Tom Harris, the former Labour MP and leader of the Scotland Leave Campaign, said their rights to live and work in Scotland will “remain unaffected” should the majority of voters back Brexit in the EU referendum.
However, uncertainty runs deep among those who moved here from other parts of the EU over their future in Scotland - and the lack of information about the consequences of this month’s vote.
Loic Montreuil, 27, is from Normandy, France and moved to Edinburgh two years ago to improve his English. He now works as a communications and marketing officer at inlingua language school, where he took lessons when he first arrived.
Mr Montreuil is not sure his job will survive should Britain vote to leave the EU.
“We welcome students from around the world and the majority of our students are from the EU. My biggest concern about Brexit is that they would have to apply for a visa to get here,” Mr Montreuil said.
He added: “We also deal a lot with European funding through Erasmus so we don’t know what will happen on that front and how it will affect us. We are a bit scared about these things.”
Mr Montreuil said their was further instability on a personal level as his partner works for a French company, but in Scotland.
“We just don’t know what the future holds. Its something we talk about, every week. Maybe I will lose my job after Brexit, maybe my boyfriend will need to go back to France.
“It is such a shame as we love being here and working,” he said.
Mr Montreuil will not have a say in the referendum which could dictate his future given he does not have a British passport, the same scenario faced by around 3m EU citizens living in the UK.
Last month, Lord Keen of Elie, the Advocate General for Scotland and the Conservative spokesman for the Home Office in the House of Lords, said there would be “no requirement” in EU law for the rights of EU citizens in the UK to be maintained in light of a Brexit vote.
He said: “The withdrawal process is unprecedented.
“If the UK voted to leave the EU, the Government would do all it could to secure a positive outcome for the country, but there would be no requirement under EU law for these rights to be maintained.”
His comments were described as a government scare story at the time by other strands of the Brexit campaign.
Yesterday, Mr Harris said there was “no suggestion” that EU citizens would be forced to move at all.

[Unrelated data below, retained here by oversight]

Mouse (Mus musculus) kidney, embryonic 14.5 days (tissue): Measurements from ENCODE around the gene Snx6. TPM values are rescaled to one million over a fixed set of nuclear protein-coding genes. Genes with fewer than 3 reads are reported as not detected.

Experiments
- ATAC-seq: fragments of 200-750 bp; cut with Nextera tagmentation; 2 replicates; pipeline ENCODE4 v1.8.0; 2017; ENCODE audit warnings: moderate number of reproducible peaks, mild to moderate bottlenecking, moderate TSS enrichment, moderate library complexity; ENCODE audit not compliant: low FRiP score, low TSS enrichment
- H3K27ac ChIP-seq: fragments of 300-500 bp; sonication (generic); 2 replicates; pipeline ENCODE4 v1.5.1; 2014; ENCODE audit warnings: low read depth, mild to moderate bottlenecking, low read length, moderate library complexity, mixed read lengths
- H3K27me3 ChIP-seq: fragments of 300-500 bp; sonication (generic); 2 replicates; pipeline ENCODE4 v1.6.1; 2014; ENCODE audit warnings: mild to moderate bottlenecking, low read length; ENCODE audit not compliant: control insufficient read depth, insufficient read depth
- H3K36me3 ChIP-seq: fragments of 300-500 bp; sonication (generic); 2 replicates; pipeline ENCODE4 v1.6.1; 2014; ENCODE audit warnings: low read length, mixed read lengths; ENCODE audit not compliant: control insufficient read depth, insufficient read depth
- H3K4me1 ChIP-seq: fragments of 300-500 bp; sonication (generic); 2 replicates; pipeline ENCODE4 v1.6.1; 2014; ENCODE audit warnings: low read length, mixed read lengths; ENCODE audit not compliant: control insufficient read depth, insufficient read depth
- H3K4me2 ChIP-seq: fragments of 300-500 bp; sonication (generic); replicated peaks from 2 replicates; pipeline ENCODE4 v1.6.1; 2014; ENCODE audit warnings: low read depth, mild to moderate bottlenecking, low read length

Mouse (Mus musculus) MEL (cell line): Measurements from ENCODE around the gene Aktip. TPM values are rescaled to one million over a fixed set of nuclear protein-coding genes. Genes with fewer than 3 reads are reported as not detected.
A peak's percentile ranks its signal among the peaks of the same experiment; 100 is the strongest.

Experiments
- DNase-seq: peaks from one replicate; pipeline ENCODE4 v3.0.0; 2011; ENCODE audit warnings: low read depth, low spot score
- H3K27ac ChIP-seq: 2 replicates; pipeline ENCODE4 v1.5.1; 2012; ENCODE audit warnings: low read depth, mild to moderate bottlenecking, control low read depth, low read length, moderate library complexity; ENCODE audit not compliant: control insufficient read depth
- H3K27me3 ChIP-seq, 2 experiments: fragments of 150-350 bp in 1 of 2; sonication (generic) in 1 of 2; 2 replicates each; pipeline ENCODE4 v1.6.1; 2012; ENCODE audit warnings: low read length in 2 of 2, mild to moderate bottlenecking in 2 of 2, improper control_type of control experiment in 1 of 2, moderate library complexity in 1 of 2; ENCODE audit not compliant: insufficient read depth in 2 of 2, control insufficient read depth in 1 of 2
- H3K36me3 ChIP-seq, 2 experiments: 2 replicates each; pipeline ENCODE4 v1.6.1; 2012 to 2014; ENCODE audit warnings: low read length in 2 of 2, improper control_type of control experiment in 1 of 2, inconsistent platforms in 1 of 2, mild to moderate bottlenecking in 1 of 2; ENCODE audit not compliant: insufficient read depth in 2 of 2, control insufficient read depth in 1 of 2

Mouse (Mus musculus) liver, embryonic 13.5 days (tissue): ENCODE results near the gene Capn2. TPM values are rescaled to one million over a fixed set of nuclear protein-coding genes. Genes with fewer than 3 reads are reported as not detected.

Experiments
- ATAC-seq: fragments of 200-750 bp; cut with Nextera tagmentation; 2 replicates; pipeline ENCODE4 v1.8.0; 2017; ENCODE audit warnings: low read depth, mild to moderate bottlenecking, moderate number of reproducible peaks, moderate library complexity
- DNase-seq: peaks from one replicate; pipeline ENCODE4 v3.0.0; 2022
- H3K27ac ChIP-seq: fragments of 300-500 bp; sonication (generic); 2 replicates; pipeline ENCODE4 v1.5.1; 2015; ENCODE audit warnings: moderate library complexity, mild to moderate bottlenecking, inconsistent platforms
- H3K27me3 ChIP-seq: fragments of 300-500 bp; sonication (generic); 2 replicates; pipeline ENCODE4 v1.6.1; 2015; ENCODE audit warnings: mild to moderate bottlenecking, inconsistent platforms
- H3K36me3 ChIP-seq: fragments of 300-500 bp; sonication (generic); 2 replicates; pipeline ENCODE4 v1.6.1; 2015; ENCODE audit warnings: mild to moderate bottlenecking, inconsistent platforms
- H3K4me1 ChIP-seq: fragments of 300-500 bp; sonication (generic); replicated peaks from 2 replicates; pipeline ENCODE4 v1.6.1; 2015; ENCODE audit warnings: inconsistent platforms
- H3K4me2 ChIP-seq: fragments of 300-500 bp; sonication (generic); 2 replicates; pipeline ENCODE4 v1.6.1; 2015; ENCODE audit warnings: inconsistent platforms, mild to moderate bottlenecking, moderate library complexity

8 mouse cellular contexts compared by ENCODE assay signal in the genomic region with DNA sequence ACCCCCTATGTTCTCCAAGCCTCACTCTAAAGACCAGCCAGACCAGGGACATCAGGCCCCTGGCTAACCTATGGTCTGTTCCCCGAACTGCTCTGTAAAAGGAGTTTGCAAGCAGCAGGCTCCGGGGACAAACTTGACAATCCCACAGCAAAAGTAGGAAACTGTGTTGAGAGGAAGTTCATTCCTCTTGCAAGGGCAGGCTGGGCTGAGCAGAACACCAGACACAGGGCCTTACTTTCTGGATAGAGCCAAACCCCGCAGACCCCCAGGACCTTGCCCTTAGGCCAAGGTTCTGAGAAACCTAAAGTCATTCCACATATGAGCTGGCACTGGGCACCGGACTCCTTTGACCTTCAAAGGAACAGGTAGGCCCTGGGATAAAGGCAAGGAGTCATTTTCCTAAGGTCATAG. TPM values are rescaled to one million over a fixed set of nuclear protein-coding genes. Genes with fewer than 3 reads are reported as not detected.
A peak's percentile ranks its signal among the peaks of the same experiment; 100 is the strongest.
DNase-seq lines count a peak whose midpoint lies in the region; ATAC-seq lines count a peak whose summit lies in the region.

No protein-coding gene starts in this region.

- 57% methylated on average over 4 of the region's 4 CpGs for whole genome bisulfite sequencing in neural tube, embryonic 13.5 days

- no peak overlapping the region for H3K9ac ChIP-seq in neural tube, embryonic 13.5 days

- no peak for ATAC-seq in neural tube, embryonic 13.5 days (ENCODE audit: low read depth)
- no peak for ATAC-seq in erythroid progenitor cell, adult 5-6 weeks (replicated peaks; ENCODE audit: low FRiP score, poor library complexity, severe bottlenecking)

He said: “The simple case is that EU citizens and their right to live and work remains unaffected if Britain votes to leave. What would be affected would be future movement between Britain and the EU.”
Mr Harris added: “However, all of that is subject to negotiation.”
A ‘Leave’ vote will lead to around two years of negotiations with the remaining member states as to how Britain will exit the EU.
During this time, arrangements over key issues such as migration and trade are expected to remain the same.
For hospital porter Karol Vrba, 33, of Aberdeen, the prolonged period of uncertainty is a worry as well as any vote to leave the EU being totally unprecedented.
Mr Vrba, who moved to Scotland six years ago, said: “It will be the first situation where one of the countries has decided to go and I am worried about that, that Britain could be the first. There will be new rules on trade, new rules of migration and we don’t know how it will work.
“I think a lot of Polish people here are worried about it. They may have sold their homes in Poland and have mortgages here. I am worried about what will happen. Yes, it comes up in conversation, That is all we can talk about at the moment.”
Around 88 per cent of all migrants arriving in UK live in England with around six per cent settling in Scotland, figures from the ONS show.
EU citizens make up just over 3.2 per cent of Scotland’s population.
Those from Poland make up the biggest proportion of those living in Scotland but born outside the UK.
Around 71,00 people of Polish origin were recorded in 2014, just under one-fifth of the non-UK born population. India (27,00), Germany (20,000), Pakistan (20,000) and Republic of Ireland (17,000) followed.
Poles were also most likely to be in full-time work at 56 per cent compared to the population average of 41 per cent.
Figures also highlight that Poles in Scotland have higher-than-average qualifications with 41 per cent having a degree of higher. This compares to 22 per cent of those who class themselves as White Scottish.